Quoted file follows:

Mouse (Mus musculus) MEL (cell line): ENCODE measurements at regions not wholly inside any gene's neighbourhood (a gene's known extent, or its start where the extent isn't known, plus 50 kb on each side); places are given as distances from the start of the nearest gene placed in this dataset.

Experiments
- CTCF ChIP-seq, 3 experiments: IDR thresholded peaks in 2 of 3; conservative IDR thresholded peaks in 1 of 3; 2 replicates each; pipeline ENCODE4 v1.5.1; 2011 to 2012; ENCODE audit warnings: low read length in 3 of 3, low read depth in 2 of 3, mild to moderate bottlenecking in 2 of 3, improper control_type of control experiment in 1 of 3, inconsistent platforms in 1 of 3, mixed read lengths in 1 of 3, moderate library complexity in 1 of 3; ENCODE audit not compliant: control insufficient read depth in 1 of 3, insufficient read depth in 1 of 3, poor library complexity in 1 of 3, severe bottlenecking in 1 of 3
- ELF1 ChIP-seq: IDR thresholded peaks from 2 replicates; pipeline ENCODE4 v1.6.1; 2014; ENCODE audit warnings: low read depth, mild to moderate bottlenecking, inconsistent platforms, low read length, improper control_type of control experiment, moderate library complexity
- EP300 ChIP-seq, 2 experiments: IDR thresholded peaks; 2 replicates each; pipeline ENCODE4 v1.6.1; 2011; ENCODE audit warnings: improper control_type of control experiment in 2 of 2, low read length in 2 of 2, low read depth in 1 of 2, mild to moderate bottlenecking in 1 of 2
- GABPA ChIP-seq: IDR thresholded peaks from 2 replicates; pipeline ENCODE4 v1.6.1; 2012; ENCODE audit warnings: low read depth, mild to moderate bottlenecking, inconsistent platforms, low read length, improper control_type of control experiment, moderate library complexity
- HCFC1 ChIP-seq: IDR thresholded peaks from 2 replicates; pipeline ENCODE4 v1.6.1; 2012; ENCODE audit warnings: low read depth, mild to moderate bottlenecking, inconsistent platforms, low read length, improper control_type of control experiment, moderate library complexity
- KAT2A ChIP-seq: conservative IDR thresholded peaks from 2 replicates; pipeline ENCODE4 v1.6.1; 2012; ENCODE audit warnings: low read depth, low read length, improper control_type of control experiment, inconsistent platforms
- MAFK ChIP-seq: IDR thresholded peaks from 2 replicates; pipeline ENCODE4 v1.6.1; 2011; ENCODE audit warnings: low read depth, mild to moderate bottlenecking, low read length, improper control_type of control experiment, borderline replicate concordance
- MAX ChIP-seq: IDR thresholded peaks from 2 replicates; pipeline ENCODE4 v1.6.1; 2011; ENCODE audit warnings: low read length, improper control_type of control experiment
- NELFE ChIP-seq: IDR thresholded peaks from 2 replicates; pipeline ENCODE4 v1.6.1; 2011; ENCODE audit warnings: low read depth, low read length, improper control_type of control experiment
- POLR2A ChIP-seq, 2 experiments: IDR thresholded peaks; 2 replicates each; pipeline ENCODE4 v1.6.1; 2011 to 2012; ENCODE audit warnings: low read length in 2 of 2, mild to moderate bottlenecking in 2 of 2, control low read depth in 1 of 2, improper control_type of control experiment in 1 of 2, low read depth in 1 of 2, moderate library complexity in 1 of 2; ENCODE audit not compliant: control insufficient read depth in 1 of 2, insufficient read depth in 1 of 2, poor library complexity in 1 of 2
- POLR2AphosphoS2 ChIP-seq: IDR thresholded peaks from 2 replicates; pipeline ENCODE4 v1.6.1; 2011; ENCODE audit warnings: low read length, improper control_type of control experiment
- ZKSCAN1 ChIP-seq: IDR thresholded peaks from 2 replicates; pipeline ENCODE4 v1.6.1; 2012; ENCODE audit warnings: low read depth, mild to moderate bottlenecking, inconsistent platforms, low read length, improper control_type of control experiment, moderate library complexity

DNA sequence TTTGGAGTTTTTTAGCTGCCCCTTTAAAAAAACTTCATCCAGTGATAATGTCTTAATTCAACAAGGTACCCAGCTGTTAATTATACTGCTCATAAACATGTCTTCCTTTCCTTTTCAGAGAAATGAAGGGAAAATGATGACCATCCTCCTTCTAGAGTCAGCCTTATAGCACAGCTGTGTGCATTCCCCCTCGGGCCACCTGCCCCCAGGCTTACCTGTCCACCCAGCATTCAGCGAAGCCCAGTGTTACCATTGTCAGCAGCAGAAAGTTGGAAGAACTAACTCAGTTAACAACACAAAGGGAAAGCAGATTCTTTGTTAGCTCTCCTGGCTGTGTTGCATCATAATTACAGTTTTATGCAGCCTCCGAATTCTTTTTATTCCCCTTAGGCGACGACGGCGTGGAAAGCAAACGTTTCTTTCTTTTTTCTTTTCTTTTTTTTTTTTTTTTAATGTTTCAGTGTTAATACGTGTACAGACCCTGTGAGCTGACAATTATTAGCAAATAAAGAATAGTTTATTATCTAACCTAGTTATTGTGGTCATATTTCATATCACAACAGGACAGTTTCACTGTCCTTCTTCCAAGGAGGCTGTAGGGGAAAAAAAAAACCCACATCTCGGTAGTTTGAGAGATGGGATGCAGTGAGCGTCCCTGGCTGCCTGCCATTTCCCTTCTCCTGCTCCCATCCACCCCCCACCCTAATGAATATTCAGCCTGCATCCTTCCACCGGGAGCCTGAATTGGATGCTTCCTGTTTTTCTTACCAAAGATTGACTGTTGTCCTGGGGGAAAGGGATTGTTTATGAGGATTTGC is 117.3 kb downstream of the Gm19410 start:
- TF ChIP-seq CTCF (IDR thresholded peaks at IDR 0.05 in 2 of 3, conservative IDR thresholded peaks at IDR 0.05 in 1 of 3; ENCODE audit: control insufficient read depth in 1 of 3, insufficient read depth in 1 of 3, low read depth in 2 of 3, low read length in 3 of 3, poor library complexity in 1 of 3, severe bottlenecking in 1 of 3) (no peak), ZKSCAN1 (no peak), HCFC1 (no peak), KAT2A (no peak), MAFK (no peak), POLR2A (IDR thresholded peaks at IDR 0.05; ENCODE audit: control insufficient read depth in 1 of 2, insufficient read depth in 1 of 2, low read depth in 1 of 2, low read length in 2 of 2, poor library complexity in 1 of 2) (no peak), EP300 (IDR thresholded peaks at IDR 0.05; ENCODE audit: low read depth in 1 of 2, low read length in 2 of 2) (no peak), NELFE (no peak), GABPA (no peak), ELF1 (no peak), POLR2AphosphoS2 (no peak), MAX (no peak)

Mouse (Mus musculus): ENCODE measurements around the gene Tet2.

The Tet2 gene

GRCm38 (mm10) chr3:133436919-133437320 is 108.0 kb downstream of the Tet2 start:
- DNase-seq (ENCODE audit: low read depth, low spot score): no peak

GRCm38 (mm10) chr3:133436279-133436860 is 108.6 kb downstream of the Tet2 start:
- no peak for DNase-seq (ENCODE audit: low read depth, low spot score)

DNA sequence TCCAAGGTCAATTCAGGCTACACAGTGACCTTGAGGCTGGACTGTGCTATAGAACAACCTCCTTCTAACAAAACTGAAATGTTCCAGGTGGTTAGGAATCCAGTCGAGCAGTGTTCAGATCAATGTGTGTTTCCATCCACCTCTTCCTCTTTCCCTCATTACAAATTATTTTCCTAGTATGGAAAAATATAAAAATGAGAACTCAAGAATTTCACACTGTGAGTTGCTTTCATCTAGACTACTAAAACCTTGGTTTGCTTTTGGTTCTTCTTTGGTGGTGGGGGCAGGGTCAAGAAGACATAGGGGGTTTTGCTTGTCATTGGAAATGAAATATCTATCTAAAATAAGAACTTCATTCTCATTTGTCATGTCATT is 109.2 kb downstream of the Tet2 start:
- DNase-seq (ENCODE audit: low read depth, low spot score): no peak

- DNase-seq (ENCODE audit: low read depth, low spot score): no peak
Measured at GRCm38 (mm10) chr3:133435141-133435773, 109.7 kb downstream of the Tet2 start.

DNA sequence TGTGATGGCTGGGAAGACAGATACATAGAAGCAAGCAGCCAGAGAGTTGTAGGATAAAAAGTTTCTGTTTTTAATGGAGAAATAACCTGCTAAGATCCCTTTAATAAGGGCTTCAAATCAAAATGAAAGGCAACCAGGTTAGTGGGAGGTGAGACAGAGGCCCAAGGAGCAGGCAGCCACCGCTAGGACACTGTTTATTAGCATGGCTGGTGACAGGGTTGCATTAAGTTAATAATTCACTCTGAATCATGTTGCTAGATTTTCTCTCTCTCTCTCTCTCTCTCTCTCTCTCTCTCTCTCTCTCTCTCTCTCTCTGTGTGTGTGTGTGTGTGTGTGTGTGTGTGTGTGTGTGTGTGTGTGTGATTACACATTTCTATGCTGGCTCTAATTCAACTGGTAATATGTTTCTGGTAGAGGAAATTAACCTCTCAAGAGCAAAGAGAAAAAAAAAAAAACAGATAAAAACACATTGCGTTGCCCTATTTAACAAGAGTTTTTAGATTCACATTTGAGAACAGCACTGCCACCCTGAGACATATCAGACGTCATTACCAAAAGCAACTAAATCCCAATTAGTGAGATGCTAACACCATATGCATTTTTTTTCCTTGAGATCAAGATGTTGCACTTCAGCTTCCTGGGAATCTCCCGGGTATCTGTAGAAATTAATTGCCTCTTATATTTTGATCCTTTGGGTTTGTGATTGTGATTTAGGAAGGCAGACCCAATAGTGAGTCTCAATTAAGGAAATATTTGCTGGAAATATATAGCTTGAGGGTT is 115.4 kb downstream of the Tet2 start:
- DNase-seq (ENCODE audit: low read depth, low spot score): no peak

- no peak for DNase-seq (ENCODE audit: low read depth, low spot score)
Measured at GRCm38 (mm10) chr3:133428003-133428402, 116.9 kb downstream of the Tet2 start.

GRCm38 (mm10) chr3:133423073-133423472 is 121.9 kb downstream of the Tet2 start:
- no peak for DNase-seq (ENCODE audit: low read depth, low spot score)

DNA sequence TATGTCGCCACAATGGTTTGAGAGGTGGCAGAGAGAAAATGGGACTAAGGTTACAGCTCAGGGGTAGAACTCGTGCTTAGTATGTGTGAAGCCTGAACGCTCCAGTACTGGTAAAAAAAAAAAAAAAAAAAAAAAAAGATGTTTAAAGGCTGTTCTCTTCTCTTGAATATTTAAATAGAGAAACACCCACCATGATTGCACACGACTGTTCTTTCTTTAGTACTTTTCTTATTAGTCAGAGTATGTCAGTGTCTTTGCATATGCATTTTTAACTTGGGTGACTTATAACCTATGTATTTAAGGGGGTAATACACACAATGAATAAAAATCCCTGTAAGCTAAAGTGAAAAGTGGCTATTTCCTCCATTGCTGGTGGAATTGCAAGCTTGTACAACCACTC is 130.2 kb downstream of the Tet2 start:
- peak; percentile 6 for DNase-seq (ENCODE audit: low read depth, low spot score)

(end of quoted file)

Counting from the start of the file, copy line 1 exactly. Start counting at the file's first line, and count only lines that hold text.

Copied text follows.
Mouse (Mus musculus) MEL (cell line): ENCODE measurements at regions not wholly inside any gene's neighbourhood (a gene's known extent, or its start where the extent isn't known, plus 50 kb on each side); places are given as distances from the start of the nearest gene placed in this dataset.